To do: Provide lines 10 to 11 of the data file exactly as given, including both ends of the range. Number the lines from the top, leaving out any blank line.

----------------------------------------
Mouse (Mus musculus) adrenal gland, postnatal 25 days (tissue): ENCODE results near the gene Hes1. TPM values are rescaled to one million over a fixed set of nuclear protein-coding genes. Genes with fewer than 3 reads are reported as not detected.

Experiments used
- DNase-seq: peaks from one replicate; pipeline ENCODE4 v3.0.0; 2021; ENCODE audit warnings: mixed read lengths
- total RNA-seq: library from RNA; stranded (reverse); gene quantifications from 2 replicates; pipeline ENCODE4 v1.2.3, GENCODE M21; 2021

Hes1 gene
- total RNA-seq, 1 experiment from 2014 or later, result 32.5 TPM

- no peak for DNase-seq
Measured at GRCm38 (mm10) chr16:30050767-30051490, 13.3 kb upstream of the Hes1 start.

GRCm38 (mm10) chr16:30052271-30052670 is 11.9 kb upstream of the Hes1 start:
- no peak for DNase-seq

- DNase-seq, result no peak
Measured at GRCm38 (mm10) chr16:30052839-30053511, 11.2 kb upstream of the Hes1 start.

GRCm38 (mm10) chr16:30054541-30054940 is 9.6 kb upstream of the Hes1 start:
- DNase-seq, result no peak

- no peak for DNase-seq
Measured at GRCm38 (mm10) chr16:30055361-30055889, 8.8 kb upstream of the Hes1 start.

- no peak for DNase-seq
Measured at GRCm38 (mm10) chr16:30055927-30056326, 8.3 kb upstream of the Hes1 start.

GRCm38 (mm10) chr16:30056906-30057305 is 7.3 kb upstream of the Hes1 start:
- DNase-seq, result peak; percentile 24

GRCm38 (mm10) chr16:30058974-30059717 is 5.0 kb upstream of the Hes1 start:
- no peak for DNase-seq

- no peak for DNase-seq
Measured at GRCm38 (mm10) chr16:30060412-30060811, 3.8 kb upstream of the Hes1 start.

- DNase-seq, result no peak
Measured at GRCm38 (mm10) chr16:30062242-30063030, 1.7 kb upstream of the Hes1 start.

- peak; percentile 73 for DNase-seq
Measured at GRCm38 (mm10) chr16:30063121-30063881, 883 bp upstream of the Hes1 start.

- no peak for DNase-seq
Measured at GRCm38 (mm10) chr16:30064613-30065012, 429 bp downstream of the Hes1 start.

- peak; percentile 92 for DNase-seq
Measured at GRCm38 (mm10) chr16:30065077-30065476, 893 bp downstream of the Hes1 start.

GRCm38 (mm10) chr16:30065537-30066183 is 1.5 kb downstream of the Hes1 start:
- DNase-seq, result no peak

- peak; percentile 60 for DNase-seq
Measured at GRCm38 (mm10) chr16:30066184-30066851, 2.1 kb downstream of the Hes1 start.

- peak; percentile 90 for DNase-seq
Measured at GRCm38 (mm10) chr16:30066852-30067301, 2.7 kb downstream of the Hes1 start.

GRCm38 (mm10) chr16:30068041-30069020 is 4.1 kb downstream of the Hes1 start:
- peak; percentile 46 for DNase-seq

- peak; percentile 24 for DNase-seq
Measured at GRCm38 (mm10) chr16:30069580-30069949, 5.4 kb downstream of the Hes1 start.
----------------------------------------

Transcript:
- no peak for DNase-seq

- DNase-seq, result no peak